These impressive animals feed on benthic invertebrates and small fishes. As I stated previously, they are unusual among skates in that their egg cases may contain up to seven eggs each. This species is one of the most commercially important skates off California and is sold for food, though compared to other commercial fisheries, it is of only minor importance.

Typically caught as a by-catch of trawlers, fisheries have begun to market it more as a result of higher market value. Unfortunately, the big skates’ slow reproductive rate gives cause for some concern but population data is limited.

simple graphic image of tree with text The Nature Book Club

Welcome to the The Nature Book Club Monthly Link Up. Devoted to connecting children to nature, the monthly link up will begin on the 20th day of each month.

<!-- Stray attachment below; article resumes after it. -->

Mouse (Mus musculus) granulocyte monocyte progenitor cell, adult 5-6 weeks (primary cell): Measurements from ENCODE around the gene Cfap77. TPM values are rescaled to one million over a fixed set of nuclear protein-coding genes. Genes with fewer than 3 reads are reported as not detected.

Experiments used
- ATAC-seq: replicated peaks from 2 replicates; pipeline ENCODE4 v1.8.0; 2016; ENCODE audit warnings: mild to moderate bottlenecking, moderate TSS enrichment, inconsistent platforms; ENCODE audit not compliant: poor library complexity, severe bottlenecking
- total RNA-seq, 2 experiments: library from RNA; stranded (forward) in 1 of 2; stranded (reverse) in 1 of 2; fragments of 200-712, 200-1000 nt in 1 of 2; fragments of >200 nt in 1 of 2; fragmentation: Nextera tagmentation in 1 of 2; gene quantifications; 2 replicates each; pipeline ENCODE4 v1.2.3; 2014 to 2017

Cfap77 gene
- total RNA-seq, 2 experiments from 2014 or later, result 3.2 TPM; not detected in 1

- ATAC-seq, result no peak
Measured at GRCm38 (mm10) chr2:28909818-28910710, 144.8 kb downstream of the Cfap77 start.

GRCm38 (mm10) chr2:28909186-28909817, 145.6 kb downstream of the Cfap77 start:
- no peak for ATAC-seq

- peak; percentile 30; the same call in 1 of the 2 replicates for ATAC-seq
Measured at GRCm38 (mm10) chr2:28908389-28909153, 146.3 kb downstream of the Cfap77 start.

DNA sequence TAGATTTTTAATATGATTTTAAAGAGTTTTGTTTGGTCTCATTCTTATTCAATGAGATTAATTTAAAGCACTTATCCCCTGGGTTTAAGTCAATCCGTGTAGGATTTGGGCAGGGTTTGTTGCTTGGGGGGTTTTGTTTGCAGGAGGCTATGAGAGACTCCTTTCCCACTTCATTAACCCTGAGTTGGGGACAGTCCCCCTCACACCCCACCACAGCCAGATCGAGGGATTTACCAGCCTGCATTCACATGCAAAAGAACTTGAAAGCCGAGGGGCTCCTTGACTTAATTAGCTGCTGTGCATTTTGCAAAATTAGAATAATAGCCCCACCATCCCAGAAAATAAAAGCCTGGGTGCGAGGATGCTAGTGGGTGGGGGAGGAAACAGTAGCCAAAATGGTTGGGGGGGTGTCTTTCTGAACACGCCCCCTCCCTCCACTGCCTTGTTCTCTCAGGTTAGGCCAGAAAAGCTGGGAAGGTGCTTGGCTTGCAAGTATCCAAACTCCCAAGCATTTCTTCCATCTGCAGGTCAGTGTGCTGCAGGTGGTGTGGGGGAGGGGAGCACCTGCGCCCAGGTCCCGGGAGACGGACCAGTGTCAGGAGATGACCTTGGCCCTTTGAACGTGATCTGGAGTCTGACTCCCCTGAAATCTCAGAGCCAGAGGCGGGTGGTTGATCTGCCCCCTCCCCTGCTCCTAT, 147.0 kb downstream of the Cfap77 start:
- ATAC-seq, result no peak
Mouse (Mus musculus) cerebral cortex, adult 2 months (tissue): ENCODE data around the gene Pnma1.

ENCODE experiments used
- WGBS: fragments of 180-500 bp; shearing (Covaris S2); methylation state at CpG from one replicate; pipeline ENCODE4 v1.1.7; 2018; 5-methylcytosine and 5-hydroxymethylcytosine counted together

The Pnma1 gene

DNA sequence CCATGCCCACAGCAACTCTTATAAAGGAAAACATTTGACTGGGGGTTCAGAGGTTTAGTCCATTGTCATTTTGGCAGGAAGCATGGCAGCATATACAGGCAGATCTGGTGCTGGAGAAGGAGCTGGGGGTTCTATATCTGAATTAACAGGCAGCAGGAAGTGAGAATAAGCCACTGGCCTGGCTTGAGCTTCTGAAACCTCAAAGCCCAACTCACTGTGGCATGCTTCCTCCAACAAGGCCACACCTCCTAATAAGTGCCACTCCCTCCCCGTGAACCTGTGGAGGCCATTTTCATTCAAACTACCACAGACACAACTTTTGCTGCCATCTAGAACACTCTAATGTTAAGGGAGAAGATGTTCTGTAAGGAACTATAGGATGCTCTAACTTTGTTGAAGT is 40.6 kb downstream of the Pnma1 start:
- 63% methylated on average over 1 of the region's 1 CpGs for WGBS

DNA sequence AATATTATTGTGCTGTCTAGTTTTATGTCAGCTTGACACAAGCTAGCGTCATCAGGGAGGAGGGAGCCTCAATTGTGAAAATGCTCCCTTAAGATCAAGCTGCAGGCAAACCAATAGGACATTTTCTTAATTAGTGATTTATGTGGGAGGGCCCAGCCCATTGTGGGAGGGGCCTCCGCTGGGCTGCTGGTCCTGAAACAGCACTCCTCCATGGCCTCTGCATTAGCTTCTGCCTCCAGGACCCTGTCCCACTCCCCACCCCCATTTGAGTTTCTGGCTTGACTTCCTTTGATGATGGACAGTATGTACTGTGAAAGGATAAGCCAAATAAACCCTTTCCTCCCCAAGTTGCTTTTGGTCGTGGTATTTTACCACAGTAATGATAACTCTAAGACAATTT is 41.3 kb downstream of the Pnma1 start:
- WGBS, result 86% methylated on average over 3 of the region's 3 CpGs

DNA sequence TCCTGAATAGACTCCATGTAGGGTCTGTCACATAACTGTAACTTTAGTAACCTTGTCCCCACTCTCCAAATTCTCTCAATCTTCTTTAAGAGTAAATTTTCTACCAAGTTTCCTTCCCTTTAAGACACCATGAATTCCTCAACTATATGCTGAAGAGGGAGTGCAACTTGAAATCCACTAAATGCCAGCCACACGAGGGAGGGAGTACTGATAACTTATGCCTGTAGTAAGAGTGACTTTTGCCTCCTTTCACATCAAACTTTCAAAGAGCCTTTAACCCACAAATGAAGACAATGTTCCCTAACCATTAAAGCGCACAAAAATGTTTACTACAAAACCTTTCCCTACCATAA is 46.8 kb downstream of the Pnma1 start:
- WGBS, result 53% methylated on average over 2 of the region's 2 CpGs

We welcome your nature book and activity related links. Read on for more details and for a giveaway!

See all the great posts from The Nature Book Club’s co-hosts in April:

The Nature Book Club is brought to you by these nature loving bloggers which are your co-hosts. Are you following them? If you don’t want to miss anything, be sure to follow each one.

Bird Nest/Eggs nature study pages from Barb at Handbook of Nature Study

Eggs: Nature’s Perfect Package from Erin Dean at the Usual Mayhem

Getting Started with Citizen Science – Nest Watch from Eva Varga

From Egg to Sea Turtle Unit Study & Lapbook from Tina’s Dynamic Homeschool Plus

Eggs Nature Study Free Printable Word Search from Faith and Good Works